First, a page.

6. I think the author makes it more complex than it should be. Having been involved with BBSs for what seems decades, and following the orginal meaning of post as explained in this article, a blogger “posts” an article to, or makes an entry to their web site. The article may be short, or it may be long. What is submitted is not a post (noun).

    A post (noun) is typically a long piece of wood partially sunk in the ground. Although a post may be made of metal, or fiberglass, or …….

  7. @ Lara – I agree that it feels demeaning. It is strange how connotation has so much to do with what we write.

    @ Andy – I think there is somethign to the formal vs. informal definition.

    @ Shelly D – Whats so funny is that i’ve never really seen this debate anywhere else, even though it feels like a common problem.

    @ Poch – interesting distinction, but that level of awareness for whom you are writing is really good.

    @ Emma – Totally agree, that does sound awkward to the ear.

  8. Shakespeare once said (and I’m paraphrasing from what I recall he said to me at the time), “An article by any other name may be called a post.”

    I think Will was trying to say that it doesn’t matter what it’s called as long as it is well-scribed with a sharpened quill, presence of mind and lips that are pursed in concentration.

    I’ve been a writer for more than 30 years and what I’ve seen on the Internet frightened me to the core at one point. People who are oblivious to punctuation, spelling, grammar and sentence structure are all having their say on blogs and comments sections. Yet on the other hand, there is also a plethora of witty, brilliant, clever and well-crafted articles that are deserving of prominence in the New Yorker or some other comparable publication of which the former group has never heard.

    In summation, there are terrible and fabulous articles, or blog posts. We can’t control the output or what people choose call it. If this makes you depressed, I would suggest drinking heavily.

  9. But, I suppose if you see adding to your blog as “blogging”, then a “blog” could be the individual item. But it doesn’t sound right to me.

    Nor me…”blog” is a corruption of “web-log”, and what you put in a log is an “entry”, so that’s clearly the right word, but perhaps the same technique that causes “web-log” to be read as “(we)blog” could apply, making it “(we-blo)gentry” — “gentry” with a hard “g”, not the way the dictionary says! 🙂

  10. As a co-blogger with the writer, I loved this idea when Eric C brought it up. It isn’t so much of an issue that paralyzes you with fear, but an annoying gnat that makes you wonder what is the correct term? It may be a small point, but it is fun to discuss.

    I have said before, words mean something, and this debate feels important for our community.

  11. Post is a mechanical process of displaying; article is traditionally a balanced presentation on a specific topic/issue- a sort of critical analysis of the state of art with some objectivity sprinkled with subjective views of the author. Blog is a relatively new concept implying a log of something or some event/observation published electronically to express the author’s point of view-not necessarily with all the details of an entry in a journal. Akin to English subtitles in a foreign language movie, Blogs present a gist of a notion succinctly. In its own right, Blog could refer to simply as a log, like that of a ship’s captain.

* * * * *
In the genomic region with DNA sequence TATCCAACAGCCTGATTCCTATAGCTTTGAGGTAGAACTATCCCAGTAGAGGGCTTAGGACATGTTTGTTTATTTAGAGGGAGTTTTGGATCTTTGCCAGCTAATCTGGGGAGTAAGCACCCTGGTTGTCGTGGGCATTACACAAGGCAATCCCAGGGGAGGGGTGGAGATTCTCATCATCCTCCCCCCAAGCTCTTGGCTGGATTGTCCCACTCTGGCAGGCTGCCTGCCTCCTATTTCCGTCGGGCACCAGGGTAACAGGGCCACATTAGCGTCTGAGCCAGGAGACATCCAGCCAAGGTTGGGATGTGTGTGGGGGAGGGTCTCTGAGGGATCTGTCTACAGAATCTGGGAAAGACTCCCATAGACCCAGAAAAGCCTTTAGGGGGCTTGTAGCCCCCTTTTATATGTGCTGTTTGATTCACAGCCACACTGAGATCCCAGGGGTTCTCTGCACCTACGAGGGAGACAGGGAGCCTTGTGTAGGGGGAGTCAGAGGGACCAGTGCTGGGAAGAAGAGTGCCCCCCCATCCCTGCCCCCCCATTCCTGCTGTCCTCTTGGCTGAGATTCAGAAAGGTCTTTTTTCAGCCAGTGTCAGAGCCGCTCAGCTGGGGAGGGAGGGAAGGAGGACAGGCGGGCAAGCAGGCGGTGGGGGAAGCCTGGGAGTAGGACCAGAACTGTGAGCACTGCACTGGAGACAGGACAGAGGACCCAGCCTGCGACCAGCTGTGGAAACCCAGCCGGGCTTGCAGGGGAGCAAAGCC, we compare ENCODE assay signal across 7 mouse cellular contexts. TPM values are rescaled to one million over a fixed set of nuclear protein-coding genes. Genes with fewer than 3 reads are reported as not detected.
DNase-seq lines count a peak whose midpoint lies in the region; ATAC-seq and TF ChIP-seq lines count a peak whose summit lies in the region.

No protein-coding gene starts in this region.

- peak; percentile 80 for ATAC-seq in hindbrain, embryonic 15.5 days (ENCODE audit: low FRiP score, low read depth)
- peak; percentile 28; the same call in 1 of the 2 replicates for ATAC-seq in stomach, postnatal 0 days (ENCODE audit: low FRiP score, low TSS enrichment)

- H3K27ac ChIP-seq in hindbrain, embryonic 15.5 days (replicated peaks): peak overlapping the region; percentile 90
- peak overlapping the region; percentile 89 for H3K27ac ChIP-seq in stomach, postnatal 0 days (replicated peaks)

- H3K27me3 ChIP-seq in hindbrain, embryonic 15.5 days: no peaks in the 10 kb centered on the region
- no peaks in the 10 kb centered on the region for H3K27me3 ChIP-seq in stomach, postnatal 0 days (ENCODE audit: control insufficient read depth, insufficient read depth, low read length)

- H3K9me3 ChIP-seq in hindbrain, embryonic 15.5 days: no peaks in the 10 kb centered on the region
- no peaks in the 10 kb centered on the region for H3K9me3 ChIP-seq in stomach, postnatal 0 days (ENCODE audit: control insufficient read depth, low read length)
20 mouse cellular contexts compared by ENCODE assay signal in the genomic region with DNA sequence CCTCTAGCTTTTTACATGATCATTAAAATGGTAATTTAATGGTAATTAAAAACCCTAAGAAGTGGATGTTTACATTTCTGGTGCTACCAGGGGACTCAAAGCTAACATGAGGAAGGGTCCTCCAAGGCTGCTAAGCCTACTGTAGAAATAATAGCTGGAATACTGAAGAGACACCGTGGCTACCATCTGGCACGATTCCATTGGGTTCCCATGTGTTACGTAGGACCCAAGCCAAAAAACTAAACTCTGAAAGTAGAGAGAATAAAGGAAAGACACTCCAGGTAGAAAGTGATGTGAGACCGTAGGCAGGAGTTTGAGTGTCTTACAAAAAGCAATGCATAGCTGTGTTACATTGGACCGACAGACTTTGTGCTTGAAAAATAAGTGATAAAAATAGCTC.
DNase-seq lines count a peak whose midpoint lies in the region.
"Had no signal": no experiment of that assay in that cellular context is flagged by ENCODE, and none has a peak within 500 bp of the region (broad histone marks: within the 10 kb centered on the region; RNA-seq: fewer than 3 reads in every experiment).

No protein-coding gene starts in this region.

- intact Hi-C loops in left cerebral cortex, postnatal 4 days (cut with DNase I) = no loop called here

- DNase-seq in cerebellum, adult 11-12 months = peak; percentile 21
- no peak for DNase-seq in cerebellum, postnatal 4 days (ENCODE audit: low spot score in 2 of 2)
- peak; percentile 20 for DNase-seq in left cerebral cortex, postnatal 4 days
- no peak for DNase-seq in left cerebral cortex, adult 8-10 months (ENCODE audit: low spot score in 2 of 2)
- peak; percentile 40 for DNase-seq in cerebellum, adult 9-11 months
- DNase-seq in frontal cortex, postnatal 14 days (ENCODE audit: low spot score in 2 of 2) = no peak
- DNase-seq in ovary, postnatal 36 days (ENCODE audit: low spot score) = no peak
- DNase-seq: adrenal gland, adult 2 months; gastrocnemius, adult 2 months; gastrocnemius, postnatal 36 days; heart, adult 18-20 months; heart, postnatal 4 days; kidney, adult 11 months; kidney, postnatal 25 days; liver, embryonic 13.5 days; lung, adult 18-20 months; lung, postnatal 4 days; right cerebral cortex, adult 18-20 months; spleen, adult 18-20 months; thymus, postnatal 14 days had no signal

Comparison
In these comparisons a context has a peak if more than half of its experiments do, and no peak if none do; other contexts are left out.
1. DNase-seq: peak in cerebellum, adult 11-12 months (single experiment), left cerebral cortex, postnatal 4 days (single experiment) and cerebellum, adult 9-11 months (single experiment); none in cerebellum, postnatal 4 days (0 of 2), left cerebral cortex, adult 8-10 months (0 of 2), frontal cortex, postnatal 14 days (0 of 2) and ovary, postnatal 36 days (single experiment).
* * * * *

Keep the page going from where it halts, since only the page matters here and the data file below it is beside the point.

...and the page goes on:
12. “Entry” should be for online journals/blogs
    “Post” should be used for very short content (2-3 paragraphs)
    “Article” should be used for large content on a specific subject.

    I call my writings on my website articles.

  13. @ Vic – Very negative view, but I think lots of blogs are incredibly well written, and those tend to rise to the top.

    @ Peter – I agree with your point, but hasn’t blogging surpassed the simple journal form it came from?

    @ Neal – I think your succinct summary is one I could get behind.

  14. When I add something to our WordPress blog, I hit the button for “new post.” I’m of the belief that a blog post is a type of article and that “article” is a more general term that includes several forms, including posts. So…all posts are articles, but not all articles are posts. On the other hand, when we release them for broad distribution and redistribution, we call them articles.

  15. I use “article” and “post” interchangeably, and I have yet to be accosted by the Internet police.

    I fear we are trying to make something of nothing with this debate, and I’m reminded of one of my favorite aphorisms: “Be careful what you ask for…you may just get it.” Rather than try to determine if an item (there’s another alternative!) posted to a blog is a post or an article, let’s simply keep on blogging.

  16. Steve–I’m with you on this one. I almost didn’t add a comment (just couldn’t help myself, apparently). My first reaction was “um…and this is important why?” Then I got thinking about the logic behind word use, which is interesting to me.

    Why do we use the words we use? What do we actually mean when we use them?

    And most importantly…Will our readers understand what we mean?

    (I still think I’m right about posts being a form of article, though. /wink)